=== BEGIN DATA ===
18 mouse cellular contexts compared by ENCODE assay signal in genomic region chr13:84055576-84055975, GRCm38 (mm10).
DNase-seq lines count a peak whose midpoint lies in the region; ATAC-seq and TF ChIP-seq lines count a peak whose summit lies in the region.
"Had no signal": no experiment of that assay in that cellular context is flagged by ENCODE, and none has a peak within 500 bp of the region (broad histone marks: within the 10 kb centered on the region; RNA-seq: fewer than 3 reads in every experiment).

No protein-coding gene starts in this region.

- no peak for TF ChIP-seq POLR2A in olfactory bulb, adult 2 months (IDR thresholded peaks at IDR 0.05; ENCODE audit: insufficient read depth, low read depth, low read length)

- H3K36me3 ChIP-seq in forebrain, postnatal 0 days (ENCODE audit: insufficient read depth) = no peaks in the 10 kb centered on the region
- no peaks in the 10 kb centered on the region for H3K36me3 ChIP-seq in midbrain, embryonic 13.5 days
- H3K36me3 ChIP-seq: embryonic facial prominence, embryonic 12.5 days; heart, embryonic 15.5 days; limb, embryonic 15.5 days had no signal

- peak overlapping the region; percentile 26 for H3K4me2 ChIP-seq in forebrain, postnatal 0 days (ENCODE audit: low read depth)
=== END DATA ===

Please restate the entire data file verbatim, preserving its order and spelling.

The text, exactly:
18 mouse cellular contexts compared by ENCODE assay signal in genomic region chr13:84055576-84055975, GRCm38 (mm10).
DNase-seq lines count a peak whose midpoint lies in the region; ATAC-seq and TF ChIP-seq lines count a peak whose summit lies in the region.
"Had no signal": no experiment of that assay in that cellular context is flagged by ENCODE, and none has a peak within 500 bp of the region (broad histone marks: within the 10 kb centered on the region; RNA-seq: fewer than 3 reads in every experiment).

No protein-coding gene starts in this region.

- no peak for TF ChIP-seq POLR2A in olfactory bulb, adult 2 months (IDR thresholded peaks at IDR 0.05; ENCODE audit: insufficient read depth, low read depth, low read length)

- H3K36me3 ChIP-seq in forebrain, postnatal 0 days (ENCODE audit: insufficient read depth) = no peaks in the 10 kb centered on the region
- no peaks in the 10 kb centered on the region for H3K36me3 ChIP-seq in midbrain, embryonic 13.5 days
- H3K36me3 ChIP-seq: embryonic facial prominence, embryonic 12.5 days; heart, embryonic 15.5 days; limb, embryonic 15.5 days had no signal

- peak overlapping the region; percentile 26 for H3K4me2 ChIP-seq in forebrain, postnatal 0 days (ENCODE audit: low read depth)